Neuroadaptation to Reward

Neither pharmacological silencing nor DBS of the AcbSh resulted in an immediate decrease in alcohol consumption. The delayed effect of both therapies indicates that lesioning or stimulating the AcbSh does not simply impair gross motor function. Rather, these therapies may reduce the reinforcing properties of EtOH by possibly devaluing the hedonic, or positive, aspects of alcohol intoxication. Interestingly, in both experiments, a transient increase in daily consumption directly preceded a significant delayed decrease in alcohol intake over the following days. One possibility is that rats are increasing intake temporarily in an attempt to recapture the reward of alcoholic intoxication, but then abruptly decrease intake when the positive aspects fail to occur. Essentially the rats may be “learning” that alcohol is no longer rewarding. In support of this idea, in the study by Hodge and colleagues,17 a detailed analysis of the session time line revealed that the muscimol injection did not alter the onset of alcohol responding or the response rate (lever hits/minute) but did result in premature termination of responding on the active lever compared with responses by controls. This finding suggests that inactivation of the nucleus accumbens resulted in an attenuated internal reward response to alcohol and, as such, these animals stopped responding earlier than sham-injected rats.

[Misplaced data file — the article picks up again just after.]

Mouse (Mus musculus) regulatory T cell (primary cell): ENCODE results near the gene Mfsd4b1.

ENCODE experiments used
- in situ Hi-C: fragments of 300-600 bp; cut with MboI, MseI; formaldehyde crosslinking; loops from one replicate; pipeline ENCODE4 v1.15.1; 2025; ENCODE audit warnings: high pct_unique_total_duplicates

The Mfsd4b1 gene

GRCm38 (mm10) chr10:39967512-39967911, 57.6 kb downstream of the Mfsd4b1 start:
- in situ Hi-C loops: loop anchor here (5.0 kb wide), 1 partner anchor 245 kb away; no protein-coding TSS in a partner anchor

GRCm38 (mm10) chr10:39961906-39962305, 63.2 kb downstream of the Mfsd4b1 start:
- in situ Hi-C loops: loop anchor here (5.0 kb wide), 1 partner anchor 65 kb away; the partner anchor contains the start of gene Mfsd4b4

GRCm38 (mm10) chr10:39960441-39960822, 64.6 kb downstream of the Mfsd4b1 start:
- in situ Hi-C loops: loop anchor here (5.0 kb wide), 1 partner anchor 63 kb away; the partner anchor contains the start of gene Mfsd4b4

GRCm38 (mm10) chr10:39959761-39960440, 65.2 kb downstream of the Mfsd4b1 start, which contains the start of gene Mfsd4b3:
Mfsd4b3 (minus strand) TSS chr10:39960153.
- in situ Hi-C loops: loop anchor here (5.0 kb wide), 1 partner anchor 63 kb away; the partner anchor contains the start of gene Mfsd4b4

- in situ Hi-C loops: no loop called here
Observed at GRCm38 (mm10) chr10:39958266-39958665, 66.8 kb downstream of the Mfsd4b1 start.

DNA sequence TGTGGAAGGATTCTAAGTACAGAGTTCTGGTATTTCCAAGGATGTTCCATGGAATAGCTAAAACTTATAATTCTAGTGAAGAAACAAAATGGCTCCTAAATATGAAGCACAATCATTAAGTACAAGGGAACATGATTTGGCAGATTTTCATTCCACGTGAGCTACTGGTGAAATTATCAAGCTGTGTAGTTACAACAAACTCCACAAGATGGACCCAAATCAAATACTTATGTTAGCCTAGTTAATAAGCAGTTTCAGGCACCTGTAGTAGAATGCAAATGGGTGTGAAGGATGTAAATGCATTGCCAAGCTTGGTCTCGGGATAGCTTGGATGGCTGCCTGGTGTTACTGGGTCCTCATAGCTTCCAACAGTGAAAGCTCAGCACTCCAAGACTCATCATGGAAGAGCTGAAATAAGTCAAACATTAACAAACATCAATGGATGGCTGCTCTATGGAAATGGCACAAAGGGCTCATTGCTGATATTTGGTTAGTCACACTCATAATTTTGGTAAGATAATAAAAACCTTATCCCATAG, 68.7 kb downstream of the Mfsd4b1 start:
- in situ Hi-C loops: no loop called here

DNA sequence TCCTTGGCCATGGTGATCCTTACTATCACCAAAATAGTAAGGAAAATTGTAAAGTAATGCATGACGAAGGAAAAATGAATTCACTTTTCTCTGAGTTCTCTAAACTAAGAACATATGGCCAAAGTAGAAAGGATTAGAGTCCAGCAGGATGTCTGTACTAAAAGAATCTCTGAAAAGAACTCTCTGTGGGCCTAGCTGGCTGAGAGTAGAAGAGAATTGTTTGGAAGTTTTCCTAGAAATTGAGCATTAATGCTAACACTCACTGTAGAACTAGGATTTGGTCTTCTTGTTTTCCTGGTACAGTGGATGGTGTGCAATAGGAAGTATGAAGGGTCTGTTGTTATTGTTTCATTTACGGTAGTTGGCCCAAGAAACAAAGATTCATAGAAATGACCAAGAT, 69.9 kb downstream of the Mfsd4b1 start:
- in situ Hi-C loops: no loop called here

Additionally, pharmacological inactivation of the AcbSh with GABA agonists had no effect on the development, or acquisition, of alcohol-drinking behavior. One explanation for these findings might be that widespread neuroadaptation must occur in response to chronic drug use before an intervention can “normalize” functioning. This is the basis of the incentive sensitization theory,43 which states that a bias of attentional processing toward drug-associated stimuli occurs in response to repeated drug use, culminating in a pathological motivation for drugs, or a compulsive “wanting” for the wrong rewards (drugs) over time. While indirectly our data support the idea that chronic drug use causes pathological changes in brain circuitry that were not present initially, the clinical relevance of acquisition is questionable, because surgical interventions for alcoholism would only be directed at long-standing severe users. It is also important to note that the rats did not begin to increase lever-pressing for alcohol exponentially until Week 3, after the microinjections were completed in Week 2, possibly leading to a false negative result due to the inherent lack of sensitivity in the operant paradigm at low levels of responding.